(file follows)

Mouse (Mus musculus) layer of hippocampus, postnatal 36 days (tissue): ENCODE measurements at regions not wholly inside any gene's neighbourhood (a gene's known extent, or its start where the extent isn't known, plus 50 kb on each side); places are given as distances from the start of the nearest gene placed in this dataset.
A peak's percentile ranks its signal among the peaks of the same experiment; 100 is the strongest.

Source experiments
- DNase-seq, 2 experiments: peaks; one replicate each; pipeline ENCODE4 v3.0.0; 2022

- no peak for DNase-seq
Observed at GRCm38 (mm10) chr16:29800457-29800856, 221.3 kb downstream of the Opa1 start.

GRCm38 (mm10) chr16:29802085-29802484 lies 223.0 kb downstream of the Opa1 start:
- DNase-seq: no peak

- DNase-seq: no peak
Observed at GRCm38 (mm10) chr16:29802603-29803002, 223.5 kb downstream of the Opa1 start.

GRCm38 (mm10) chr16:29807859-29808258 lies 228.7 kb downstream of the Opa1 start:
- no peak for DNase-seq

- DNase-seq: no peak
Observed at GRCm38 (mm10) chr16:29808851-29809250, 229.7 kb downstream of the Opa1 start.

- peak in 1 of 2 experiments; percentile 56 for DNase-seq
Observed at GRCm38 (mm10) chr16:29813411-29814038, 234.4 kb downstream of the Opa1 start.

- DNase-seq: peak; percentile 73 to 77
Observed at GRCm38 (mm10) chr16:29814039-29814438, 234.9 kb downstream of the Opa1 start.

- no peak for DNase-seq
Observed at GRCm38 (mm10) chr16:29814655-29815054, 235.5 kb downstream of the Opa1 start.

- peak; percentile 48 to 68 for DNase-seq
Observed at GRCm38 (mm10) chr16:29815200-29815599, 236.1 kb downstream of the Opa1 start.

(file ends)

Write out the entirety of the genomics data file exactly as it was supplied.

Mouse (Mus musculus) layer of hippocampus, postnatal 36 days (tissue): ENCODE measurements at regions not wholly inside any gene's neighbourhood (a gene's known extent, or its start where the extent isn't known, plus 50 kb on each side); places are given as distances from the start of the nearest gene placed in this dataset.
A peak's percentile ranks its signal among the peaks of the same experiment; 100 is the strongest.

Source experiments
- DNase-seq, 2 experiments: peaks; one replicate each; pipeline ENCODE4 v3.0.0; 2022

- no peak for DNase-seq
Observed at GRCm38 (mm10) chr16:29800457-29800856, 221.3 kb downstream of the Opa1 start.

GRCm38 (mm10) chr16:29802085-29802484 lies 223.0 kb downstream of the Opa1 start:
- DNase-seq: no peak

- DNase-seq: no peak
Observed at GRCm38 (mm10) chr16:29802603-29803002, 223.5 kb downstream of the Opa1 start.

GRCm38 (mm10) chr16:29807859-29808258 lies 228.7 kb downstream of the Opa1 start:
- no peak for DNase-seq

- DNase-seq: no peak
Observed at GRCm38 (mm10) chr16:29808851-29809250, 229.7 kb downstream of the Opa1 start.

- peak in 1 of 2 experiments; percentile 56 for DNase-seq
Observed at GRCm38 (mm10) chr16:29813411-29814038, 234.4 kb downstream of the Opa1 start.

- DNase-seq: peak; percentile 73 to 77
Observed at GRCm38 (mm10) chr16:29814039-29814438, 234.9 kb downstream of the Opa1 start.

- no peak for DNase-seq
Observed at GRCm38 (mm10) chr16:29814655-29815054, 235.5 kb downstream of the Opa1 start.

- peak; percentile 48 to 68 for DNase-seq
Observed at GRCm38 (mm10) chr16:29815200-29815599, 236.1 kb downstream of the Opa1 start.